- Botanical Name
- Lolium perenne
- Maintain at 2 to 3.5 inches
- Full sun to part shade
- Planting & Care
Ryegrass has long been included in both sunny and shady lawn seed mixes. These fast growing grasses provide quick cover, prevent erosion and serve as a living mulch until the slower germinating fescues and bluegrass sprout.
Annual ryegrass was the choice grass of the past. Unfortunately, if often dominates the lawn the first season, limiting the growth of fescue and bluegrass plants. Once it dies over winter, annual ryegrass leaves the new lawn full of bare spots. Weeds often move in before the bluegrass and fescues have a chance. Do not purchase lawn seed mixes containing annual ryegrass (which is often called Italian ryegrass).
Turf-type perennial ryegrass is better suited for lawn establishment. It has the same attributes as the annual ryegrass, but stays in the lawn, allowing for a smoother, less weedy transition into a bluegrass-fescue lawn. The finer leaf blade and darker color help this grass blend in better with bluegrass and fescue.
The high level of pest resistance and wearability of perennial ryegrass are added benefits. These features have made it a leading choice for athletic fields. It can also be used to overseed high-traffic areas for quick repair and durability.
Turf-type perennial ryegrass is becoming a larger part of home lawn seed mixes. Some lawn owners use 100% ryegrass in high-traffic areas. They reseed yearly or as needed to fill in thin areas. Perennial rye may be damaged in extreme winters in Northern parts of the midwest. Use mixes with smaller percentages of rye in these areas.
Seeding Rate - 7 to 9 pounds per 1,000 ft2 for new lawns
Overseeding Rate - 7 pounds per 1,000 ft2 for thinning lawns
Germination Time - 5 to 7 days
Sod - Not available
Optimum Planting Time - Mid to late August through mid September, mid October in Southern regions is best, or early spring before soil reaches 50°F
- Quick cover
- Aids the establishment of lawns
- Turf-types blend in with other cool season grasses
- Some salt tolerance
- Pest resistant
- Raise the mowing height of your lawn mower if you haven’t already done so. Taller grass shades out some weeds and forms deeper roots, making it better able to compete with weeds and more drought and pest tolerant.
- Make sure the blade is sharp for healthier and better-looking grass.
- Remove no more than 1/3 the total height of the grass at one time to reduce the stress on the lawn.
- Leave clippings on the lawn. Short clippings DO NOT cause thatch and break down quickly, adding moisture, organic matter, and nutrients to the soil. A season’s worth of clippings equals one fertilizer application.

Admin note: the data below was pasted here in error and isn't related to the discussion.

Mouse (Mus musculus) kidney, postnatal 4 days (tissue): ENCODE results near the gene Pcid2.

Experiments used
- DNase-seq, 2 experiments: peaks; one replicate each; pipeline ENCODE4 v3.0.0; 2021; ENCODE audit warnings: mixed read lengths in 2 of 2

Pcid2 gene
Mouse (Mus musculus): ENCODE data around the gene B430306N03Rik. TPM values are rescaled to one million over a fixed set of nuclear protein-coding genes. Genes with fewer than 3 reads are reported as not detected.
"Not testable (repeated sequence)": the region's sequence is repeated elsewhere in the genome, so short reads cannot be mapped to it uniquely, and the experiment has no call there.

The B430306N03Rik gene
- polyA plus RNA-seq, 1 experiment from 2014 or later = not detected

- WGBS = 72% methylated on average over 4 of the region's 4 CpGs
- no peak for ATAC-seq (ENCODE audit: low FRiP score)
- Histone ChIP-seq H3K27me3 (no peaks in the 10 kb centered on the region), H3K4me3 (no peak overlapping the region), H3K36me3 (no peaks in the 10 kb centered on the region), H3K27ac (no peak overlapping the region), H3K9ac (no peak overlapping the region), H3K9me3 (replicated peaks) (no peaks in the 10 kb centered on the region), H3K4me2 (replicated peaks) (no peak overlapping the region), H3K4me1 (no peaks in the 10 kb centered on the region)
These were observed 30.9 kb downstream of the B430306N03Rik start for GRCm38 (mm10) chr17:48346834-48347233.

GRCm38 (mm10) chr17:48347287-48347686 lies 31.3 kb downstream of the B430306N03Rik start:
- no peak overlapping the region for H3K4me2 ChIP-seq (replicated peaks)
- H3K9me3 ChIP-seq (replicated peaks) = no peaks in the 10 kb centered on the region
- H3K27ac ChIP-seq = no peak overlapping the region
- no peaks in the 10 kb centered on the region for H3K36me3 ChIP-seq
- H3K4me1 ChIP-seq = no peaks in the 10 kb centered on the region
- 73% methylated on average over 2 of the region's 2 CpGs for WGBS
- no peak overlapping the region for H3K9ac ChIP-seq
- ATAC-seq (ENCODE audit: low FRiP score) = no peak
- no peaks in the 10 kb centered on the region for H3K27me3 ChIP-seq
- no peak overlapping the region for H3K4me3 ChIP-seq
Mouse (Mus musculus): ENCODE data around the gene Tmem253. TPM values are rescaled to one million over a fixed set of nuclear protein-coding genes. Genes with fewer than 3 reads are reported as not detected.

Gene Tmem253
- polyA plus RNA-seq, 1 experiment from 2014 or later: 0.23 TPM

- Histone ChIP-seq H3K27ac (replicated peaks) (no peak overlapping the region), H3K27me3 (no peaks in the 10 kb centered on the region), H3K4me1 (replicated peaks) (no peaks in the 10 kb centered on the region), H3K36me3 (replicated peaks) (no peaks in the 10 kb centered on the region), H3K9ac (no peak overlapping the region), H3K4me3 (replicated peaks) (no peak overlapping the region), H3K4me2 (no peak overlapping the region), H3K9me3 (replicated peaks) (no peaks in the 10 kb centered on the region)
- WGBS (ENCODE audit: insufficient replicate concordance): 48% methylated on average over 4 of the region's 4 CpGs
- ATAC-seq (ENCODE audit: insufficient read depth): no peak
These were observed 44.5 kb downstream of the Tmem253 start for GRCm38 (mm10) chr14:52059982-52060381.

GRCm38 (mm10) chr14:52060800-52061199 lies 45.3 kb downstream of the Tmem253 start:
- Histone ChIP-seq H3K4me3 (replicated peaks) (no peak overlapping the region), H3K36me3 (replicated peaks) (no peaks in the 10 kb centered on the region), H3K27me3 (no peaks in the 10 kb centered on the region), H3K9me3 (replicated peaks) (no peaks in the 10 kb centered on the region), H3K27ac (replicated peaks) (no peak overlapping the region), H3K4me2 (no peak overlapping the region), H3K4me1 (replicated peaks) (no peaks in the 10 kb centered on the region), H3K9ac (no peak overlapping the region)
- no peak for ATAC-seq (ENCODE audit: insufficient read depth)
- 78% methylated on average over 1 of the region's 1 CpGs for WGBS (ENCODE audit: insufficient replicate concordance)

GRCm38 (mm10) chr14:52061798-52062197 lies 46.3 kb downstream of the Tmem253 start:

- The amount of fertilizer your lawn needs should be based on the quality of lawn desired and the time you want to spend managing your lawn. High quality heavily used lawns require the maximum amount of fertilizer, while low maintenance lawns need the least.
- Start with a soil test so you apply the proper amount of fertilizer for your lawn.
- Fertilize on Memorial Day, Labor Day and Halloween. Eliminate the first two if you are following a low maintenance plan and add a light summer feeding if you are watering and going for a high quality lawn.
- Increase success and decrease the risk of damage by using Milorganite fertilizer. It’s an organic-nitrogen slow release fertilizer that won't burn the lawn and the iron is an added bonus. Plus, the phosphorous is non-leaching. And when the microorganisms work on the Milorganite it releases phosphorous and potassium bound in the soil, making it available to the grass.
- Proper watering helps keep your lawn healthy and enables it to out-compete the weeds. Water early in the morning, if possible, and thoroughly when footprints are left behind. This encourages deeply rooted drought and pest tolerant grass.
- Recent droughts and efforts to conserve water may mean a change of habit. If you allow your lawn to go dormant during drought, minimize foot traffic and play on dormant lawns.
- Don’t apply herbicides or quick release fertilizer to dormant lawns. The fertilizer will feed the weeds and both can damage the dormant grass.
- Once you let your lawn go dormant, leave it dormant until the weather cools and rains return.
- A healthy lawn is your best defense against weeds. When weeds occur it usually means the growing conditions are better for the weeds than your grass.
- Aerate lawns growing on compacted soil or with a half an inch of thatch or more.
- Hand dig small populations of weeds. There are some new tools on the market that make this easier.
- Spot treat weeds using the most eco-friendly products available.
- Always sweep grass clippings and fertilizer residue off the walks and drives. This simple step keeps unwanted nutrients out of our waterways and eventually drinking water.
- Never fertilize lawns when the ground is frozen.
- Consider using a push or electric mower. It’s good for the waistline and the environment.
- Grubs, sod webworm, leaf spot, rust, voles (winter), moles (summer), skunks and raccoons digging for grubs
- Repell II
- Manhattan II - seed contains endophytic fungus that increases the plant's vigor as well as drought and stress tolerance